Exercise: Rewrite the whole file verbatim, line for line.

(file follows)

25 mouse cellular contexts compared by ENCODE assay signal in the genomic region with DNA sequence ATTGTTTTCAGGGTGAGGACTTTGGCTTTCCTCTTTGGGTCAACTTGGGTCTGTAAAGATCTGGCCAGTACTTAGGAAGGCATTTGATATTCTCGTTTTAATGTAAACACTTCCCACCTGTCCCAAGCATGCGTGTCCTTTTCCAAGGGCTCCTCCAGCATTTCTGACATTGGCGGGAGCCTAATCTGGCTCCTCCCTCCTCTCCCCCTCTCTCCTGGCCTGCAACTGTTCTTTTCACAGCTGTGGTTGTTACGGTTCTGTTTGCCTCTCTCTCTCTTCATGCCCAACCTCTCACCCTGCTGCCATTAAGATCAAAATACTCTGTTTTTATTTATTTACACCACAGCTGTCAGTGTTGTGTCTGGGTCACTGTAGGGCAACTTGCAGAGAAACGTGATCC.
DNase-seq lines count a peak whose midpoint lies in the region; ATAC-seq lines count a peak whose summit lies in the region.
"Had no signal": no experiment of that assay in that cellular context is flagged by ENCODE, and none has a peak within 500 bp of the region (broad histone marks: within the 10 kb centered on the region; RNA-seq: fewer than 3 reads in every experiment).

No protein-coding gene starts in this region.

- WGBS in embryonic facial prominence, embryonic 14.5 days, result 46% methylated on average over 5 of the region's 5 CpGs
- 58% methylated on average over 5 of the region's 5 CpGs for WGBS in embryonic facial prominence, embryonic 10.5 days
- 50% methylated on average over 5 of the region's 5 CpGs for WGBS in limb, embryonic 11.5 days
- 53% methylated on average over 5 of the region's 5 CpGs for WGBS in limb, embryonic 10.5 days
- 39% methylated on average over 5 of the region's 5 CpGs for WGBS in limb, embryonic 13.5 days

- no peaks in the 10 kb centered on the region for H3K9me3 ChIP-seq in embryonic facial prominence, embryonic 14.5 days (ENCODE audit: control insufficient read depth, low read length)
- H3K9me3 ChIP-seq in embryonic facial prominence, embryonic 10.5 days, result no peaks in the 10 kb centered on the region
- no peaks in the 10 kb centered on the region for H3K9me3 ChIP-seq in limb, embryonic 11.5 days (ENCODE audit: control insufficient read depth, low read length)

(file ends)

25 mouse cellular contexts compared by ENCODE assay signal in the genomic region with DNA sequence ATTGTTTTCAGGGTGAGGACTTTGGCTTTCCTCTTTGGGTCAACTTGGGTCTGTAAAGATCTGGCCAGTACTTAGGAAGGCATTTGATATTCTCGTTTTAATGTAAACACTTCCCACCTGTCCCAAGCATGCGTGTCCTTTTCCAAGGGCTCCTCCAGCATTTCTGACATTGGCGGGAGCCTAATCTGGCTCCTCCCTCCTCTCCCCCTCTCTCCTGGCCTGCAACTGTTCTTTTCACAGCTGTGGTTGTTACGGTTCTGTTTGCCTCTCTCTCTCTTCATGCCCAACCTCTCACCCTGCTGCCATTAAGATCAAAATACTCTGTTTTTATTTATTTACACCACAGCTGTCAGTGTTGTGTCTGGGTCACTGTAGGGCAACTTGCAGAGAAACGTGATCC.
DNase-seq lines count a peak whose midpoint lies in the region; ATAC-seq lines count a peak whose summit lies in the region.
"Had no signal": no experiment of that assay in that cellular context is flagged by ENCODE, and none has a peak within 500 bp of the region (broad histone marks: within the 10 kb centered on the region; RNA-seq: fewer than 3 reads in every experiment).

No protein-coding gene starts in this region.

- WGBS in embryonic facial prominence, embryonic 14.5 days, result 46% methylated on average over 5 of the region's 5 CpGs
- 58% methylated on average over 5 of the region's 5 CpGs for WGBS in embryonic facial prominence, embryonic 10.5 days
- 50% methylated on average over 5 of the region's 5 CpGs for WGBS in limb, embryonic 11.5 days
- 53% methylated on average over 5 of the region's 5 CpGs for WGBS in limb, embryonic 10.5 days
- 39% methylated on average over 5 of the region's 5 CpGs for WGBS in limb, embryonic 13.5 days

- no peaks in the 10 kb centered on the region for H3K9me3 ChIP-seq in embryonic facial prominence, embryonic 14.5 days (ENCODE audit: control insufficient read depth, low read length)
- H3K9me3 ChIP-seq in embryonic facial prominence, embryonic 10.5 days, result no peaks in the 10 kb centered on the region
- no peaks in the 10 kb centered on the region for H3K9me3 ChIP-seq in limb, embryonic 11.5 days (ENCODE audit: control insufficient read depth, low read length)